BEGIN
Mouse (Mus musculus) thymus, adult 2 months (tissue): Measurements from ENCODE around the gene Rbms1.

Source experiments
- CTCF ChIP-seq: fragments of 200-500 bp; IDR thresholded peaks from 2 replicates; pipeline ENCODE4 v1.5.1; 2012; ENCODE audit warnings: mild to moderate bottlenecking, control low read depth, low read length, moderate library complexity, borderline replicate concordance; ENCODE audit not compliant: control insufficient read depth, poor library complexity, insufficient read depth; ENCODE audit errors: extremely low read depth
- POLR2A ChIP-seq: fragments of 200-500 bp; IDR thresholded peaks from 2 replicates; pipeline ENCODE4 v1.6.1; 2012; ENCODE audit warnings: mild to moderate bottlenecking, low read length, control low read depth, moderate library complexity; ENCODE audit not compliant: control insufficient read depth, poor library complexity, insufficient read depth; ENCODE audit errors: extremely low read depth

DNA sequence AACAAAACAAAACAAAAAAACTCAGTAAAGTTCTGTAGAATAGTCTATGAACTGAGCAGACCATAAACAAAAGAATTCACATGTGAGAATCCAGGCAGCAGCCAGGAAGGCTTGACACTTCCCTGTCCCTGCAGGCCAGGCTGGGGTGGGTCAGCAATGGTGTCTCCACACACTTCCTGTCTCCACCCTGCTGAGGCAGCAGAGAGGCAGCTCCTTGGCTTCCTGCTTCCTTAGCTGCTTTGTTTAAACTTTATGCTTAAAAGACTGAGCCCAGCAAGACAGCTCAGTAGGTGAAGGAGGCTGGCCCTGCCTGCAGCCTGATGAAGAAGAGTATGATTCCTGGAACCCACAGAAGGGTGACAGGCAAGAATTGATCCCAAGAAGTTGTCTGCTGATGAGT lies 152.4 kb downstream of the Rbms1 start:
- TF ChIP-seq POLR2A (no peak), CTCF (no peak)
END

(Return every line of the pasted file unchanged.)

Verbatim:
Mouse (Mus musculus) thymus, adult 2 months (tissue): Measurements from ENCODE around the gene Rbms1.

Source experiments
- CTCF ChIP-seq: fragments of 200-500 bp; IDR thresholded peaks from 2 replicates; pipeline ENCODE4 v1.5.1; 2012; ENCODE audit warnings: mild to moderate bottlenecking, control low read depth, low read length, moderate library complexity, borderline replicate concordance; ENCODE audit not compliant: control insufficient read depth, poor library complexity, insufficient read depth; ENCODE audit errors: extremely low read depth
- POLR2A ChIP-seq: fragments of 200-500 bp; IDR thresholded peaks from 2 replicates; pipeline ENCODE4 v1.6.1; 2012; ENCODE audit warnings: mild to moderate bottlenecking, low read length, control low read depth, moderate library complexity; ENCODE audit not compliant: control insufficient read depth, poor library complexity, insufficient read depth; ENCODE audit errors: extremely low read depth

DNA sequence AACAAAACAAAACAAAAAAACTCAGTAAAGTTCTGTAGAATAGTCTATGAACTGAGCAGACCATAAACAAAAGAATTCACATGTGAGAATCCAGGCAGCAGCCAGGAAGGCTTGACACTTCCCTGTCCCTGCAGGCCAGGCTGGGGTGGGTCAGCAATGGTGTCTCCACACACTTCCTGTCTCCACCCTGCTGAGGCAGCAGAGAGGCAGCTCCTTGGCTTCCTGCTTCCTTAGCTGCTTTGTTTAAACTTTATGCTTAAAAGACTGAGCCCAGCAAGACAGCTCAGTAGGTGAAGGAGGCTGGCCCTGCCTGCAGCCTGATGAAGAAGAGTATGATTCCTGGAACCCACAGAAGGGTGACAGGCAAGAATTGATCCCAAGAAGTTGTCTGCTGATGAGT lies 152.4 kb downstream of the Rbms1 start:
- TF ChIP-seq POLR2A (no peak), CTCF (no peak)